We all sat there in silence. Then hoodie-kid got a phone call. He answered and we could hear at least one side of the call. Wasn’t hard to figure out what was happening. “No, Dad, I’m not going to make my fiancé take a bus to work. I gave her my truck.” “Look, Dad, it’s not a big deal. Nothing is going to happen.” “Well I don’t care if you don’t like it. It’s my truck and my decision.” “Because I love her, that’s why.” And the last thing he said was, “Tough shit.” And he hung up the phone. He was upset and sat down.
Now? I asked the universe. The universe said, “Not yet. Hang on a click.” I waited.
In a minute, hoodie-boy said to one in particular, “Parents!”
Old guy with the cane rolled his eyes. Sci-fi kid gave a polite snort of agreement but shook his head at the kid as if to say, “You should respect your parents.”
The universe said, “Now. Move in. Go.”
I leaned out a little, looked right at him and said, “Is your dad mad at you?” That was the key that opened the floodgate. “He’s not my real father. But yeah, he’s mad.” He then launched into his story, right there in front of everyone. The story went roughly like this:
“I grew up a rich kid in a great neighborhood in Los Angeles. My parents were both in the movie industry and I had it made. But when I was 14 my parents were both killed and I found myself suddenly alone. I was taken in by my aunt and uncle, but only until the inheritance money was firmly in their hands, then they kicked me out, knowing I had nowhere else to go. I didn’t care. I decided to stay on my own and be homeless.”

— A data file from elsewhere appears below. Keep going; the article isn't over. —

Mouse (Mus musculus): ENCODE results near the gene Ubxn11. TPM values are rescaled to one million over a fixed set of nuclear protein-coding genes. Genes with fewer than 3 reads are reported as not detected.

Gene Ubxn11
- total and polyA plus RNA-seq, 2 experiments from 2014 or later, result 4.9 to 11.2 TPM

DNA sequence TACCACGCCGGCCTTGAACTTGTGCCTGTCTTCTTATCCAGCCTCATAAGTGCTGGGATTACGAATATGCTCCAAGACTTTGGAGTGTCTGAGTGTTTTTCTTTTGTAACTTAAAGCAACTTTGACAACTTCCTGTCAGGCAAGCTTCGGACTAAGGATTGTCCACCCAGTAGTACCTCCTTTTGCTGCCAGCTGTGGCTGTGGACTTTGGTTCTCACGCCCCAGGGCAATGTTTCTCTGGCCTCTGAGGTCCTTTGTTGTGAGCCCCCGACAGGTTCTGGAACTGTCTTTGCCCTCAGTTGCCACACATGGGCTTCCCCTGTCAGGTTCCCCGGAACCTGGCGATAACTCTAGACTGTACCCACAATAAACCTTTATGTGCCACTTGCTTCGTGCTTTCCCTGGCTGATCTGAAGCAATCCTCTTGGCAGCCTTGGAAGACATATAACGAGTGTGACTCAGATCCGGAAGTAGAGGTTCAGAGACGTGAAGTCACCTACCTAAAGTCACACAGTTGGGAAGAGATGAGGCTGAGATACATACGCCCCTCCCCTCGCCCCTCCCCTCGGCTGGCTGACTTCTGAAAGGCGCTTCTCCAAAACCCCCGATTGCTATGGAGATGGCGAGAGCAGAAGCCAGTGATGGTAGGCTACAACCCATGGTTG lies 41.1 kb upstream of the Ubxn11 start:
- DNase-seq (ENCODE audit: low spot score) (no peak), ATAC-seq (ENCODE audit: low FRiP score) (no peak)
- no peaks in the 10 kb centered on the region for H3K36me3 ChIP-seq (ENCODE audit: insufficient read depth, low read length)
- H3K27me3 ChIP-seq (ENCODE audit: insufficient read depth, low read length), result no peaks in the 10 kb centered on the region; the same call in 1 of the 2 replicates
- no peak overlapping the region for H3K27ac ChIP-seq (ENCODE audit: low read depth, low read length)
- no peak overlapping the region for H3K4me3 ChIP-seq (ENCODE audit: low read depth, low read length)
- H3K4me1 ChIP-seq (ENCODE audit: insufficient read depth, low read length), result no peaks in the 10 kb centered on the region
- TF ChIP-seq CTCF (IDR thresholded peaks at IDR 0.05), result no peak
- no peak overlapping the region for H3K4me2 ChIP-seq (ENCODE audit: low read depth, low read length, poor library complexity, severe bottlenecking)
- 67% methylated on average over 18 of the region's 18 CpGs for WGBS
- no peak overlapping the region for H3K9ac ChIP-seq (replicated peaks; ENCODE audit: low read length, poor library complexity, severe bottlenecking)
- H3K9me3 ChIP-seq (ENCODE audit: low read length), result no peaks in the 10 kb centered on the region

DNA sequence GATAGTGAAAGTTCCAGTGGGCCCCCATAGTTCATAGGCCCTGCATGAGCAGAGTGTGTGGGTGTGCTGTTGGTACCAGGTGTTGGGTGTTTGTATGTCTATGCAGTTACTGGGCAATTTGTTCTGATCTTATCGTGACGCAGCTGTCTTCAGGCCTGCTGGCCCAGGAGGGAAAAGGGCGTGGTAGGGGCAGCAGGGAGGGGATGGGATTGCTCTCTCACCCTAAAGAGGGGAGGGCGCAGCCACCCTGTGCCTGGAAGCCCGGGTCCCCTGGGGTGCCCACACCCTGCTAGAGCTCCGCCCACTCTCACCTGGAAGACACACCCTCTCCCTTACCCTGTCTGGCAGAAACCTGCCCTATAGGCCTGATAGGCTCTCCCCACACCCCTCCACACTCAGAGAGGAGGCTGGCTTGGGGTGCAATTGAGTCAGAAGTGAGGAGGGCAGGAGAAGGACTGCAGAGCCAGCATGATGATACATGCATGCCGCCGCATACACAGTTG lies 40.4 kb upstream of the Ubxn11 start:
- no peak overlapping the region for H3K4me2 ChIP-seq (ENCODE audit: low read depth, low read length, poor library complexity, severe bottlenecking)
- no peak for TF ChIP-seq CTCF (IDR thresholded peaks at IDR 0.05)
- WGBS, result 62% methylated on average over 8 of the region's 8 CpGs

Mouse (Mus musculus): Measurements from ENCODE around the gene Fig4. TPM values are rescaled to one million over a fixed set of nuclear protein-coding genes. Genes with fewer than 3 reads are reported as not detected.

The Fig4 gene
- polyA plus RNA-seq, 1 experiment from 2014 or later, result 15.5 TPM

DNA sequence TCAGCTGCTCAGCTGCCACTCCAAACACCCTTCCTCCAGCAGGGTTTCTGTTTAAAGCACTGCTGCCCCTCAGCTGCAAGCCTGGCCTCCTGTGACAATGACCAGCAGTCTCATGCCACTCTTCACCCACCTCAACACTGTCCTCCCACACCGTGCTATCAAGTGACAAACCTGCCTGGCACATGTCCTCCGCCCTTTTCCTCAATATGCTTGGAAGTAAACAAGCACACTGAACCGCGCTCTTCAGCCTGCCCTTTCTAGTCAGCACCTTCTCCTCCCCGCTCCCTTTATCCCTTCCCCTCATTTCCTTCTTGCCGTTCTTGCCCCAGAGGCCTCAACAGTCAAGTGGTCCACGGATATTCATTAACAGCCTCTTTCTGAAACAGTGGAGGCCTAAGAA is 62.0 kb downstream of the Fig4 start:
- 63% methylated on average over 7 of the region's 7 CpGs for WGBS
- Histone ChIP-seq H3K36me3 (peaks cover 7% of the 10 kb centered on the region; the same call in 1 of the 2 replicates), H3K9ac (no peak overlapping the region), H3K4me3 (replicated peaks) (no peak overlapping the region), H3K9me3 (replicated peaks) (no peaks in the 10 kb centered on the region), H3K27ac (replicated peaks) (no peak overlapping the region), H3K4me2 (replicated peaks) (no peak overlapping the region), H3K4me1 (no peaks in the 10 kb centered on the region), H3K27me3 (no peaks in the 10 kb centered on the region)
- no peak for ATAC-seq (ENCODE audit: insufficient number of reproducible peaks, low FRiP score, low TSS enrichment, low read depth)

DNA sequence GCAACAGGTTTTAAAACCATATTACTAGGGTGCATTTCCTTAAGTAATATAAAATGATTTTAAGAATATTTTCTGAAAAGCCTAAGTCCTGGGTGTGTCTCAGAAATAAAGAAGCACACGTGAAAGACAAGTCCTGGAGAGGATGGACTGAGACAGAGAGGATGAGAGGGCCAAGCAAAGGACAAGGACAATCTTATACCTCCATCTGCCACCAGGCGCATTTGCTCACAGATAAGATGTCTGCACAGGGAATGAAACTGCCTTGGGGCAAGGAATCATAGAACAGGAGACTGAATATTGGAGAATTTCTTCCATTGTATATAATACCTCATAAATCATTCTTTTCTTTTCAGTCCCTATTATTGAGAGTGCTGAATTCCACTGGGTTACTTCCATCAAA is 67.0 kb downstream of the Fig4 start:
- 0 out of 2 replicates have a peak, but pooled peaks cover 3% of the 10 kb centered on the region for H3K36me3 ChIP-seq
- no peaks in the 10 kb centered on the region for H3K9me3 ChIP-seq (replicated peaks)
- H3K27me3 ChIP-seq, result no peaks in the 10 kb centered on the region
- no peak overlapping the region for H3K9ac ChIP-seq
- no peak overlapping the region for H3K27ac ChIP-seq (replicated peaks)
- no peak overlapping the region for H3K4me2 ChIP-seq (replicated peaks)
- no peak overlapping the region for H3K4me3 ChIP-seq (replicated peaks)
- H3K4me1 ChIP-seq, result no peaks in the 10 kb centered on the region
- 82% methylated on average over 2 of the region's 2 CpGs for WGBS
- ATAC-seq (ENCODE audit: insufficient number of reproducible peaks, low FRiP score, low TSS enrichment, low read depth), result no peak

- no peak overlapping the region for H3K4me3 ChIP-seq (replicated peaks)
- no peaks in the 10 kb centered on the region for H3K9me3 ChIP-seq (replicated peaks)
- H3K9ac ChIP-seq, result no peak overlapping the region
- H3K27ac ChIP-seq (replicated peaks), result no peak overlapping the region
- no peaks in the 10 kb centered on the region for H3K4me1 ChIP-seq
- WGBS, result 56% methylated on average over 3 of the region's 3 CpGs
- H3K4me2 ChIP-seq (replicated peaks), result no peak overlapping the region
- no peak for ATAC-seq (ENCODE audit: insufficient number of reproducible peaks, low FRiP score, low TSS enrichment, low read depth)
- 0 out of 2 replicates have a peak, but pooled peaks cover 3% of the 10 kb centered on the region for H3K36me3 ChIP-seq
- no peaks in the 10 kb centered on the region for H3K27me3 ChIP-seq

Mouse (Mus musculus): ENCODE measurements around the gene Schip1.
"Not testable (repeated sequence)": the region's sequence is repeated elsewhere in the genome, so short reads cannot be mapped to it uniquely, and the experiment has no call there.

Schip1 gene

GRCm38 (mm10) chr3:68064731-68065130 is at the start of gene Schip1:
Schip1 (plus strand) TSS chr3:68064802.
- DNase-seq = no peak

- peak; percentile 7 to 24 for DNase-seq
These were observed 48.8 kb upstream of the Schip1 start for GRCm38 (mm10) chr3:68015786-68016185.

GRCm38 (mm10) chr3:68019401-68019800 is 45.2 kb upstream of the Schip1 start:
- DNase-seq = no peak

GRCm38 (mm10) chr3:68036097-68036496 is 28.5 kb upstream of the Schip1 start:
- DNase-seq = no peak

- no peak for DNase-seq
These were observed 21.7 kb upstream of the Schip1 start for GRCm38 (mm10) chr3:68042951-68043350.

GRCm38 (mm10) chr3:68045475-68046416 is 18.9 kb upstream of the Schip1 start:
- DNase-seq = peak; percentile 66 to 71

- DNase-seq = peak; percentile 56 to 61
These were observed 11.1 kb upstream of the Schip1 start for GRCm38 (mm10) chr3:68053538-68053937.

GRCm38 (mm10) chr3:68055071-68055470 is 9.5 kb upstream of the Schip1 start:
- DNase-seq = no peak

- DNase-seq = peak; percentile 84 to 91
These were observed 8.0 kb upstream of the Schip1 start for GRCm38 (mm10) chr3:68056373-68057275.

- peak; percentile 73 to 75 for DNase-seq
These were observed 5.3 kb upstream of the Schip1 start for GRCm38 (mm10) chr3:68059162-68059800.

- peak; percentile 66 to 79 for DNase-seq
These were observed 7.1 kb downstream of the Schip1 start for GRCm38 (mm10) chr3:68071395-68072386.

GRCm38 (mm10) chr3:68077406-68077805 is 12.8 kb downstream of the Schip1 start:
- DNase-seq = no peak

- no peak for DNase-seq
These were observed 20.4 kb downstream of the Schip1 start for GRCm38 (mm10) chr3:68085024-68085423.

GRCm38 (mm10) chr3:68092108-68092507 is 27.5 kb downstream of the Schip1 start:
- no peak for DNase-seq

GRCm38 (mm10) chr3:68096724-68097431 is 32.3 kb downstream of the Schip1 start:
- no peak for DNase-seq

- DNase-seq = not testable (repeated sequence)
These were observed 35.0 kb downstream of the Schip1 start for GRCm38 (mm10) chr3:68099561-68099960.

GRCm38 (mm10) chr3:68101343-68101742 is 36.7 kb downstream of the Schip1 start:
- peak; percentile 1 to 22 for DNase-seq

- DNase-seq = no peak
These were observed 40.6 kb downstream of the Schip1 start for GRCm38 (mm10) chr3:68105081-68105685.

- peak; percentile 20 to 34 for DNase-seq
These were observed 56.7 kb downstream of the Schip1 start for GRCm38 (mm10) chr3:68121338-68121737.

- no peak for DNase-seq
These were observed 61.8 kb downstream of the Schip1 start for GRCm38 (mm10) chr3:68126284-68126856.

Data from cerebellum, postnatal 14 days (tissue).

Everyone in the room stopped what they were doing and perked their ears. He continued.
“I slept behind the gym at my school, outside, sometimes inside the dumpster if it was clean. I was terrified that someone was going to find me and I figured if I was in the dumpster nobody would see me sleeping on school property. I took gym class first period so I could shower and wash my clothes. I lived on school breakfast and lunches, and sometimes I begged for money or food from others.”
I asked him why he didn’t go into foster care so at least he’d have a roof over his head and food in his belly. He said, “I didn’t want to be a burden on anyone, and I didn’t want to ever risk losing family again.”
He continued, “Sometimes at night I had to go to a gas station and beg them to give me some food because I’m a diabetic and sometimes I just couldn’t wait until morning to eat again. It was tough. But I did okay, and graduated high school. Then one day I was sitting out on the beach and I ran into one of my dad’s old friends. When he found out I was homeless he took me in. And I let him because honestly I was tired of living on the street.”
The room was deathly quiet. People were rapt with attention.
“Now I’m 22 years old. I have a full time job and also go to college part time. My girlfriend has been with me since 7th grade and we’re getting married this year. She also works and goes to school. I don’t drink, and I don’t do drugs. I pay all my bills myself.”
At this time the old guy’s car was ready and he stood up to pay his bill. The moment he did, his cane dropped to the ground. Without hesitation, hoodie-kid rushed to pick up the man’s cane, and held it out to him saying, “Here you go, sir.” The old man looked at him strangely and said, “Uh, thanks.” He replied, “No problem, sir.”